PARTICIPANTS IN THE LEGISLATIVE PROCESS
The legislative process encompasses a variety of participants (Jillson, 2016). Three sets of participants who are particularly relevant to legislative activity—legislators, executives, and lobbyists. We discuss these three sets of participants separately.
Legislators The United States has almost 7,400 legislators at the federal and state levels. Who are these legislators? Do they represent a cross-section of the population? What sociodemographic groups are overrepresented or underrepresented in the legislature? Social scientists have carried out a number of investigations on the social origins and occupational backgrounds of legislators and other political decision makers. This body of research yields several generalizations about the individuals who serve as legislators (Kurtz, 2015).
Not too many decades ago, almost all legislators were white, male, and Protestant. This combination of backgrounds is still common today among legislators, as legislators who are white, male, and Protestant are more common than is true for the national population. But more women and more people of color now populate the nation’s legislatures than was true in years past, even though people from these backgrounds remain underrepresented in the nation’s legislatures. For example, only 4% of state legislators in 1971 were women, whereas about 25% of state legislators in this decade are women (Kurtz, 2015). Although this represents a six-fold increase, this proportion still represents a notable underrepresentation of women, who, as is well-known, comprise about 50% of the population.
Similarly, African Americans comprised only 2% of all state legislators in 1971, whereas today they comprise 9%. Although this represents more than a four-fold increase, it means that African Americans, who comprise about 13%—14% of the national population, are still underrepresented among state legislators. Similarly, Latinos were virtually unknown among state legislators in the 1970s, but today comprise about 5% of state legislators. However, this figure is less than one-third of their 17% share of the national population (Kurtz, 2015).
Legislators are also unrepresentative of the national population in another way: They tend to be much more educated than the national population. Whereas most federal and state legislators have at least a 4-year college degree (bachelor’s degree), only about one-third of adults nationwide (25 and older) have at least a bachelor’s degree. Even more striking, two- thirds of Congress and 40% of state legislators have an advanced (graduate or professional) degree, compared to only 12% of the national population ages 25 and older who have an advanced degree (Kurtz, 2015; National Center for Education Statistics, 2016).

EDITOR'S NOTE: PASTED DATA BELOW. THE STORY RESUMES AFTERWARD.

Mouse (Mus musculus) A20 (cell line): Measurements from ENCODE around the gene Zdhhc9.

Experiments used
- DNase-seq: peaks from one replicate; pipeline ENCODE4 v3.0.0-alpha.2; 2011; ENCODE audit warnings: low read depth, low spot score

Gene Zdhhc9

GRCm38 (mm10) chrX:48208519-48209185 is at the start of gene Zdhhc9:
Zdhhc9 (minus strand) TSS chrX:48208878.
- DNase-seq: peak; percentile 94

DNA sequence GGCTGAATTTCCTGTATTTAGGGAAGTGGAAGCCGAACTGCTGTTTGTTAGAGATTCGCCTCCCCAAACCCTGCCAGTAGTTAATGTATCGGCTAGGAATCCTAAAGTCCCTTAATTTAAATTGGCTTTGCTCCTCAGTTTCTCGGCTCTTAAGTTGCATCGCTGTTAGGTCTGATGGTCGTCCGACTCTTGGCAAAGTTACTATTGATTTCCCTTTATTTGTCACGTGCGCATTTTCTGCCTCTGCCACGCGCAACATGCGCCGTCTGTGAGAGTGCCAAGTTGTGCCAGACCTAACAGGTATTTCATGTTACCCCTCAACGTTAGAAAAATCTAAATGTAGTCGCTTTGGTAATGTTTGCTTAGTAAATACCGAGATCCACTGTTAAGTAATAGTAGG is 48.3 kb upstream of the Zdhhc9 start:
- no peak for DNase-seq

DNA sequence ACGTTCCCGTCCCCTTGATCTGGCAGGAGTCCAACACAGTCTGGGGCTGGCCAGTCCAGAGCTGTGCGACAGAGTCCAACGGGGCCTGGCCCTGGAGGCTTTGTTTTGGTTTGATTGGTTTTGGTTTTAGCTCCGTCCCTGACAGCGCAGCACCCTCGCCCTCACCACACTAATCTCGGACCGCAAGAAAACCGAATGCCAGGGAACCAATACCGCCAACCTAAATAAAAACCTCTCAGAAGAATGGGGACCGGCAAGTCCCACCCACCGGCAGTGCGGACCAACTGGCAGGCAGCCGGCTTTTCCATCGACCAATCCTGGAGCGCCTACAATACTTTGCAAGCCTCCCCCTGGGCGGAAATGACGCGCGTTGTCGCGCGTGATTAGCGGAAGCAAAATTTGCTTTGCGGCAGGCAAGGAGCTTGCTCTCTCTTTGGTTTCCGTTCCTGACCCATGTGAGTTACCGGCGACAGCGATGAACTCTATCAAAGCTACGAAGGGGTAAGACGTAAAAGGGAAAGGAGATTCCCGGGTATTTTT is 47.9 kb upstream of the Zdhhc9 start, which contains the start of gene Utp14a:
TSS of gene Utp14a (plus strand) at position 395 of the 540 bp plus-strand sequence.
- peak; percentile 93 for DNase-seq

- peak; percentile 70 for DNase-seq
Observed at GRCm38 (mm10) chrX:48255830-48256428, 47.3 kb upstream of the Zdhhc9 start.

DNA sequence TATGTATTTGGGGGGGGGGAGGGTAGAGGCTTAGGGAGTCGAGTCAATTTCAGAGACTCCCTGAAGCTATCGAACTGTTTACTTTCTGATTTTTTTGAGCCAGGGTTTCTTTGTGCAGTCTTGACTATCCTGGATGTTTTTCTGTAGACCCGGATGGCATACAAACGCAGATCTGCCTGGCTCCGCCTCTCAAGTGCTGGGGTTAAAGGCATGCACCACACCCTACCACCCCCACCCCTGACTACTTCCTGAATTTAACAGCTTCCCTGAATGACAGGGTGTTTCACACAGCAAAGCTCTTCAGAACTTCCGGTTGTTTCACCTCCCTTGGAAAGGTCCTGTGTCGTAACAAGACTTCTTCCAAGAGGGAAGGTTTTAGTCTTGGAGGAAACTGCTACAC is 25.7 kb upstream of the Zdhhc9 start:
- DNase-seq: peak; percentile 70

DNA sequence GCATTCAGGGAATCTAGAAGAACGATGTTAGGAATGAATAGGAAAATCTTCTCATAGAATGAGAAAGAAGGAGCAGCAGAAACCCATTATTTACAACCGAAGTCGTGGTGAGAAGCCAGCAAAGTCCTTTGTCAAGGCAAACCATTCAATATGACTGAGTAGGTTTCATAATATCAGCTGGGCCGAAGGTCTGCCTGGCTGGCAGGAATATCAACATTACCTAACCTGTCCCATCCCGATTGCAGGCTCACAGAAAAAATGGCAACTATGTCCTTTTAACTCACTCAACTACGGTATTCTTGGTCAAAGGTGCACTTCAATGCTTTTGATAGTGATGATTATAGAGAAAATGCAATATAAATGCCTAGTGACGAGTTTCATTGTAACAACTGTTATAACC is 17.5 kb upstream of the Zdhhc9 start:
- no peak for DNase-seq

An interesting change from the 1970s concerns the occupational backgrounds of state legislators. In the 1970s, lawyers were more common among state legislators than is true today, when only 14% of state legislators are attorneys. By contrast, the leading occupation today of state legislators is in business, with 30% of legislators coming from business backgrounds. Perhaps not surprisingly, more than 15% of state legislators in the farm states of the Midwest come from agricultural backgrounds (Kurtz, 2015).
From the preceding discussion, it is evident that no legislature comes close to representing a cross-section of the population it serves. The political system inevitably has built-in biases and numerous devices for the containment of minority-group aspirations for office and for the advancement of dominant segments of the population. Some groups win often; others lose often.
The Executive The president and the governors carry out several functions in the legislative process (Jillson, 2016):
Although the degree to which governors initiate ideas for legislative programs varies among the states, in most instances executive recommendations are the principal items on the legislators’ agenda. At the federal level, legislative recommendations emerge from individual cabinet departments or from federal agencies and are sent to the president far in advance of presentation to Congress. The presidential initiative is a permanent and ubiquitous feature of the legislative process at the federal level (Jones, 2009).
The president and the governors also function as catalytic agents in the legislative process. They not only offer programs but also strive to achieve support for legislation, both directly within legislative bodies and indirectly through interest groups, party leaders, and other political activists. They are also greatly concerned with the manipulation of public opinion (Brooker and Schaefer, 2006).
The application of law constitutes a third executive contribution to the legislative process.
The legislative process seldom ends when the executive has signed a bill into law. In many instances, the enactment of a law is not the most important step in making public policy.
Much legislation is phrased in general terms to apply to a diversity of concrete situations. Law is interpreted and given new dimensions as it is applied under the direction of the executive.